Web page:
What is Social Jet Lag, and Do You Have it?
Social jet lag is a relatively new term coined to describe how our social obligations interfere with how we sleep. If you find yourself trying to catch up on the weekends, getting up earlier than feels natural, or accumulating hours of sleep debt, you may have social jet lag. But you can do something about it.
Social Jet Lag
Social jet lag occurs when your sleep habits don’t coincide with your natural circadian cycle. This is the 24-hour sleep-wake cycle. It largely responds to light and dark, which is why we naturally sleep at night and remain awake during the day.
Everyone has their unique body clock—chronotype—that provides some variation to this general rule. Some people thrive later at night and naturally wake up later. Others like to be up early and go to bed early.
Social demands force you to wake up and go to sleep at certain times that may fall outside your natural rhythm. Work, school, and social engagements like parties and nights out, disrupt the natural cycle.
This leads to sleep debt, which describes inadequate sleep and social jet lag. It’s like flying through several time zones, hence the term. Travel-related jet lag is something you can adapt to after a couple of days. Social jet lag is more harmful because it persists unless you change your habits.
Do I Have Social Jet Lag?
If you don’t go to sleep and wake up at about the same time every day, you probably have social jet lag. Most people do. Those most likely to suffer from social jet lag are people with the night owl chronotype.
People who naturally fall asleep later in the day and sleep in are forced into an early schedule because of work or school. They tend to build up a lot of sleep debt during the week and try to compensate on the weekends.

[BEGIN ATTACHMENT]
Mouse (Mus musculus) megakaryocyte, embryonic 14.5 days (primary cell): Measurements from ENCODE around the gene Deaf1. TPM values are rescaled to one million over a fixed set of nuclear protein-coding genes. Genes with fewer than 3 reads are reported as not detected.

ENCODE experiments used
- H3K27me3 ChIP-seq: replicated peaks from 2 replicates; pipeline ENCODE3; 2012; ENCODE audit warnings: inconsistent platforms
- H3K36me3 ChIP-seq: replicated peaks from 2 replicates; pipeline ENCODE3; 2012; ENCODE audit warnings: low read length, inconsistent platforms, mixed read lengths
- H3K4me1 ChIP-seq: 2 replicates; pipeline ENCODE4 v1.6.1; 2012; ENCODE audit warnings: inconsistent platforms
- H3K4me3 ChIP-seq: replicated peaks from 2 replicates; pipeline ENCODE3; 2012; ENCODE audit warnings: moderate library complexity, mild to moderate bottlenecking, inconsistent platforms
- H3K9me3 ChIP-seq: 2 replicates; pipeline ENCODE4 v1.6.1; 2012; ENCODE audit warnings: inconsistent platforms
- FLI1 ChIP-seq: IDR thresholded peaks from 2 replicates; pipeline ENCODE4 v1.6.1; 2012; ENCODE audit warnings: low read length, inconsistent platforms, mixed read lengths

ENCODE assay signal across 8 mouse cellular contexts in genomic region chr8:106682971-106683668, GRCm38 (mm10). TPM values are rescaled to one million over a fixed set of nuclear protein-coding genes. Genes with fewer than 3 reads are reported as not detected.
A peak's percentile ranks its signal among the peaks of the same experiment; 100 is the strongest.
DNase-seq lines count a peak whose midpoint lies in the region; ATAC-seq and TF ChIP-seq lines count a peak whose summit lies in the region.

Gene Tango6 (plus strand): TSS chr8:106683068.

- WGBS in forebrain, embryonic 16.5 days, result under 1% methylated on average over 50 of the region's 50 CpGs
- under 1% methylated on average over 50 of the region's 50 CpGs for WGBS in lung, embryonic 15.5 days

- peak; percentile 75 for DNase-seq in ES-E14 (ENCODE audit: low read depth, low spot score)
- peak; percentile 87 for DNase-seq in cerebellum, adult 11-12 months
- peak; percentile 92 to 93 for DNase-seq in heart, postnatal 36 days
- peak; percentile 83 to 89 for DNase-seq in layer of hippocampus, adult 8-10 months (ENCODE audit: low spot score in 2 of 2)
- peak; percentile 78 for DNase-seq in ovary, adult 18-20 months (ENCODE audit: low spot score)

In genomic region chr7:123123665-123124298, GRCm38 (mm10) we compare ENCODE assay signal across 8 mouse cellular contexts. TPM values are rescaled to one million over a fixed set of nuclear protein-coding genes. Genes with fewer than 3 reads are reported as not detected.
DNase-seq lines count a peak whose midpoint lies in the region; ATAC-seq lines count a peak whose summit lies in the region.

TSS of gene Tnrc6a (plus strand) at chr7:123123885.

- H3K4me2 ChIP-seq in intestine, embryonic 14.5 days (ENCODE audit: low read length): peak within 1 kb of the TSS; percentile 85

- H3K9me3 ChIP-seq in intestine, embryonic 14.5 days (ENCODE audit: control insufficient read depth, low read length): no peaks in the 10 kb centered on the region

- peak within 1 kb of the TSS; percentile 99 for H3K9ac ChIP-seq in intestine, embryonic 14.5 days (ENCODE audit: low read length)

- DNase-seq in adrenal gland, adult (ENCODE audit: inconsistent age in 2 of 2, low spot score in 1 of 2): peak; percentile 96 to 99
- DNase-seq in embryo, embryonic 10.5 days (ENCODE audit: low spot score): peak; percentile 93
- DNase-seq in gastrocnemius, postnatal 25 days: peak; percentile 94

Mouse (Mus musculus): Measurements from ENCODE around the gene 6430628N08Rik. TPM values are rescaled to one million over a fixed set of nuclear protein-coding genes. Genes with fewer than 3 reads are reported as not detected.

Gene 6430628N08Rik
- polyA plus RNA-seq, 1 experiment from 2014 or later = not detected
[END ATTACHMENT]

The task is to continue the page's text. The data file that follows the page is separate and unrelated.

Is Social Jet Lag Bad for Health?
Numerous studies have found that social jet lag can be harmful to health in several ways. A large study of more than 65,000 people found that the more social jet lag and sleep debt a person has, the more likely they are to be overweight or obese. Other studies have found a connection to heart disease and overall poorer health. Social jet lag is also harmful to mental health. It is associated with increased symptoms of depression.
Treating and Managing Social Jet Lag
Treating social jet lag is a matter of avoiding it. You cannot catch up on sleep debt, but you can prevent it by going to bed and waking up at approximately the same time every day, even on weekends and days off.
Falling asleep at a designated time isn’t easy for everyone. If you struggle to sleep when you should, try some of the content on Better Sleep. Start with the questionnaire to determine your chronotype. This will give you your ideal wake and sleep times.
To get to sleep at the right time, use meditations like the “Military Method for Sleep” or the “Mindfulness Meditation for Sleep.” A bedtime story can help too. Listen to “The Dreamer Chronicles” or “Transcanadian Train Journey” for a relaxing distraction that will help you drift off more easily.
Social jet lag is a real problem that most people have. The good news is that you can do something about it. Work on good sleep hygiene and prioritize a regular schedule to optimize sleep and wellness.
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